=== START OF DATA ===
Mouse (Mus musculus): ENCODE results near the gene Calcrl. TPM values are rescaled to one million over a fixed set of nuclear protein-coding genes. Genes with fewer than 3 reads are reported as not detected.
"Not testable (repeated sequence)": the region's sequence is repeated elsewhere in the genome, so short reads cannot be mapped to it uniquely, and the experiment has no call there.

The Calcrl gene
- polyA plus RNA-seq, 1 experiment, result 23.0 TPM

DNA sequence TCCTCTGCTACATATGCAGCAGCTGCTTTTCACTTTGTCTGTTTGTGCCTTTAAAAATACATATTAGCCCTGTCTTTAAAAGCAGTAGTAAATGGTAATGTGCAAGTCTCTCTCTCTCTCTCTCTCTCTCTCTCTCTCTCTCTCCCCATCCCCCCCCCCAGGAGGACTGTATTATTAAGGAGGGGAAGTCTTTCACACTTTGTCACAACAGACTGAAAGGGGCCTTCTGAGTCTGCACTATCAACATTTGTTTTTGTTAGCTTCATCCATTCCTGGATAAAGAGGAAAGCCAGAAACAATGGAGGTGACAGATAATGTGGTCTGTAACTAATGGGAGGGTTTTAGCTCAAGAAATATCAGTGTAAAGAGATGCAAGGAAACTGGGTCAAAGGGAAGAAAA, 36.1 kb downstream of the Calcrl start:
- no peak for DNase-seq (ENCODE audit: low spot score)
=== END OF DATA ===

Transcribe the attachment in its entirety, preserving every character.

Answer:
Mouse (Mus musculus): ENCODE results near the gene Calcrl. TPM values are rescaled to one million over a fixed set of nuclear protein-coding genes. Genes with fewer than 3 reads are reported as not detected.
"Not testable (repeated sequence)": the region's sequence is repeated elsewhere in the genome, so short reads cannot be mapped to it uniquely, and the experiment has no call there.

The Calcrl gene
- polyA plus RNA-seq, 1 experiment, result 23.0 TPM

DNA sequence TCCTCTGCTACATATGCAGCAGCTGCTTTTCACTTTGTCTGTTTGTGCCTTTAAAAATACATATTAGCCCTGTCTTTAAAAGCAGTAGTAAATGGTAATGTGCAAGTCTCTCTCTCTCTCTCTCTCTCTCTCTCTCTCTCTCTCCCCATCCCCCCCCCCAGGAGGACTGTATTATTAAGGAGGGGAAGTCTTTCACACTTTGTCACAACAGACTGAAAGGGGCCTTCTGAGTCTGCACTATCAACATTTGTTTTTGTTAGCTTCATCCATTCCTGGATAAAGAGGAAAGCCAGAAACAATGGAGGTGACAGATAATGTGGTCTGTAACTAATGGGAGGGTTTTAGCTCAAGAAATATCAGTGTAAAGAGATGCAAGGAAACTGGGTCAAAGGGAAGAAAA, 36.1 kb downstream of the Calcrl start:
- no peak for DNase-seq (ENCODE audit: low spot score)